: The balance between protein building and protein loss, which over time would lead to a loss of muscle mass, is amazingly delicate. If you forget or neglect to feed the body in steady doses during the 24-hour period after weight training, you will experience significantly lower protein synthesis and a delayed recovery.
#3: Intermittent Fasting Can Cause Significant Adrenal Stress
The effect of a short-term dietary change and the long-term toll of eating patterns that go against circadian rhythms is radically different. Intermittent fasting sustained for a few weeks or a month probably won’t cause long-term adrenal fatigue, but that doesn’t mean that it’s the BEST way to alter body composition.
The short-term effect on performance is small but significant in a study that tested how Ramadan intermittent fasting affected performance and fatigue in elite judo athletes: Results showed that daylight fasting led to a significant increase in feelings of fatigue, a slight decrease in power output and anaerobic performance, and a loss of 1.8 percent body mass of which 0.65 kg was fat lost.
There are no studies about the long-term effects of erratic eating in athletes, but we can guess based on what we know of overtraining. Long periods without food trigger a rise in the catecholamine hormones. If you experience this day in and day out, it can cause the adrenal glands to fatigue, and eventually shut down. The adrenal hormone receptors become less responsive, leading to chronic exhaustion, reduced central nervous drive, and altered metabolism.
Short-term intermittent fasting will decrease optimal athletic performance. Long-term it may lead to adrenal fatigue and lack of homeostasis in the body.
#4: Insulin Health Is More About What You Eat Than When You Eat
Irregular eating patterns influence insulin and blood sugar health. The research is not conclusive on this issue—men tend to have improved insulin health, women have worse. The obese in both genders tend to improve insulin health, but other factors are affected such as blood pressure, and fasting, just like caloric restriction, is considered unsustainable by many scientists.
However, don’t believe the hype that intermittent fasting necessarily improves insulin sensitivity. One study in the journal PLOS One compared insulin and glucose over 3 days in response to an intermittent fasting model and regular meals 5 times a day using a diet of 55 percent carbs, 30 percent fat and 15 percent protein. Results showed that the intermittent eating model produced significantly greater spikes and troughs of insulin and glucose, indicating a biological milieu primed for insulin resistance over time.
Limiting high-glycemic carbs is the real key to insulin and blood sugar health. A study that compared eating 3 high-carb, 6 high-carb, or 6 high-protein low-carb meals a day found that blood sugar was highest in response to the 6-carb meals, followed by the 3-carb meals, whereas insulin was the same in both carb models. The high-protein meals produced dramatically lower insulin and glucose levels.
For insulin health, focus on what you eat (protein, good fat, low-glycemic carbs) rather than when you eat.
#5: Intermittent Fasting Will Mess Up Hormones & Circadian Rhythms
The effect of intermittent fasting on hormones and circadian rhythms is devastating. First, the entire hormonal cascade (metabolic hormones like insulin, anabolic hormones like testosterone and growth hormone, and energizing hormones of the adrenal glands) is interrelated. When one hormone-producing gland gets out of whack, you can bet that others will be negatively affected. This can produce any of the following: Poor metabolism and body composition, inability to build muscle, infertility, chronic fatigue, sleep disorders, a pro-inflammatory state, and increased risk of disease.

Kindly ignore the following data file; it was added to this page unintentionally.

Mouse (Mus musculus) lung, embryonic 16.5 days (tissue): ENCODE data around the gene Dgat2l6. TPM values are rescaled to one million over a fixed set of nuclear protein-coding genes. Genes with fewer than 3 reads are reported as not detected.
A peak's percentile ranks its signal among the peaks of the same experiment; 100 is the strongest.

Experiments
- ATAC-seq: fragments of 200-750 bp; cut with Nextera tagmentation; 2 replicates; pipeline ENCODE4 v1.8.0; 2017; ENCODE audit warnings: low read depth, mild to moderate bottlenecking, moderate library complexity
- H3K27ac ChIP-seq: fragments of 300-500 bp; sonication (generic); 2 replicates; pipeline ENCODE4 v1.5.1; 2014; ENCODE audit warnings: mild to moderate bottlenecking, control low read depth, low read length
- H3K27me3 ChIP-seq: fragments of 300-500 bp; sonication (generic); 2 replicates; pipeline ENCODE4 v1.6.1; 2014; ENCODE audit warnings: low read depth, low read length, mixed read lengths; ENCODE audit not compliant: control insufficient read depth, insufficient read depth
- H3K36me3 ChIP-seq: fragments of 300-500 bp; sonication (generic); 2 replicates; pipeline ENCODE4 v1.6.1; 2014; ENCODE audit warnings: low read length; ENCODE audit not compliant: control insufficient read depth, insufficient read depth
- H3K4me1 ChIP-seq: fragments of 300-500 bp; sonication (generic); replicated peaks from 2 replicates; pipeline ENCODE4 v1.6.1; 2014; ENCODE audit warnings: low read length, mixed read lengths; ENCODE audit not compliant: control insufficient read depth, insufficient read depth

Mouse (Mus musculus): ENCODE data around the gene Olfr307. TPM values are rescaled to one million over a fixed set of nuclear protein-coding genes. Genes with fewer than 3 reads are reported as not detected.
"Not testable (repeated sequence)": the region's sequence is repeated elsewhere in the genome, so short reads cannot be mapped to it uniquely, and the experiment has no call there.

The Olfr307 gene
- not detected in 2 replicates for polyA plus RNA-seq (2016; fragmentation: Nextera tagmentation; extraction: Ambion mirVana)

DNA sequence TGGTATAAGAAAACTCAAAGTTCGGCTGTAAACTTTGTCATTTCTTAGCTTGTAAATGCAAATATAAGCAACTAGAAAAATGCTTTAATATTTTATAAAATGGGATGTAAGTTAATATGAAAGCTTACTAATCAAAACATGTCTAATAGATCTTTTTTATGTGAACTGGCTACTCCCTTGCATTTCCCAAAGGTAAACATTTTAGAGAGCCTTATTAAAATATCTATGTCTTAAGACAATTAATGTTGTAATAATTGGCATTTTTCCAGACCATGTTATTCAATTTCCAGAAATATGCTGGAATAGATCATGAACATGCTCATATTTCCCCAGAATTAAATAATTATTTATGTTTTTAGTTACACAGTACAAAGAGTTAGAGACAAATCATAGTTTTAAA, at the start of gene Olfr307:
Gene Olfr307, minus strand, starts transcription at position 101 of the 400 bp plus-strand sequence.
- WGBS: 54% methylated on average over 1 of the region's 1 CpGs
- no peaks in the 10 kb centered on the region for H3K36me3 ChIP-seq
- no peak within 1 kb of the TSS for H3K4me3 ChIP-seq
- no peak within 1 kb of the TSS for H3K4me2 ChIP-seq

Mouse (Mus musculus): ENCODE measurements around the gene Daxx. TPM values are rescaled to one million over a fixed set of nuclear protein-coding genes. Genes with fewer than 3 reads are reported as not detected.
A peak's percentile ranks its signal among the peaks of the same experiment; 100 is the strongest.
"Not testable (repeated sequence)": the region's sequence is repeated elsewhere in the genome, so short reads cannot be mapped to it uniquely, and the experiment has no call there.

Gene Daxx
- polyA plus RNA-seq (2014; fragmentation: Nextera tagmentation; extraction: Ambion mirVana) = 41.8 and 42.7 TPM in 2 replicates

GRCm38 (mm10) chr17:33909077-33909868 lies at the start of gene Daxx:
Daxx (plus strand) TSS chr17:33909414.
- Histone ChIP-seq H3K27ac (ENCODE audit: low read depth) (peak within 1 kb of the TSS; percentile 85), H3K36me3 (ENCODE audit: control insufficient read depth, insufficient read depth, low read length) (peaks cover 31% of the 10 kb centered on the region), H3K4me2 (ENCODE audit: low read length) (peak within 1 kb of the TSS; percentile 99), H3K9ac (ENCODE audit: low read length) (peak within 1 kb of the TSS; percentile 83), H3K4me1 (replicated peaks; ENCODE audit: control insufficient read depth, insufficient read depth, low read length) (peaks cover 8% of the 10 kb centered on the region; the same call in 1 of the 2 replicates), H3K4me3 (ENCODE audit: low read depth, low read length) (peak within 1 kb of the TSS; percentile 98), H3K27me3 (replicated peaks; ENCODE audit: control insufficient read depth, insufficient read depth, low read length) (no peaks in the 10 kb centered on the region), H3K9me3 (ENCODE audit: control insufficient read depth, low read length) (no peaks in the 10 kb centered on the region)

A glimpse of this with intermittent fasting comes from an 8-week study in which middle-aged people went on a 1-meal-a-day diet or a regular 3 meal-a-day diet—calories were not restricted. Results showed that the 1-meal-a-day group diet lost 2 kg of fat compared to the 3-meals-a-day group, however they also had a significant increase in blood pressure. Elevated blood pressure is indicative of altered circadian rhythms.
In addition, cortisol, which was measured in the late afternoon before eating the 1 meal, was 48 percent lower than at baseline. This is further evidence of diurnal dysregulation. Yes, you want to minimize cortisol for health and body composition, but that doesn’t mean you want irregular cortisol, which is a symptom of adrenal fatigue.
Due to how intermittent fasting compromised circadian rhythm and affected cortisol, researchers write that the reduced meal frequency “does not afford major health benefits for humans.”
Intermittent fasting can produce fat loss, but it is NOT the best method. In fact, it puts you at risk of altering your hormones and circadian rhythms. You may compromise your body’s ability to regulate itself, leading to exhaustion and disease. Instead, I suggest the following tips for performance, health, and body composition:
• Eat 5 to 6 meals a day from high-protein, low-carb, healthy fat, whole food sources.
• Eating and hunger should not cause you more stress than not eating. Use the presented evidence to find a meal frequency pattern that works for you.
• Avoid using coffee or stimulants to keep you from eating.
• Honor your food. It’s a privilege to eat well, though eating should not be a reward.
• Eat a variety of foods—see the link to my varied Meat and Nut Breakfast at the end of this article.
• Avoid all processed and refined foods in favor of whole foods.
• Use workout nutrition wisely—see the link to an article at the end.
• Hydrate yourself. Muscle gains correlate with hydration status.
• A cleanse that includes fasting is recommended but out of the scope of this article.
• If you are still considering intermittent fasting and are a female of reproductive age, be aware that sporadic eating does not support fertility and female health. Please do more research before engaging in intermittent fasting.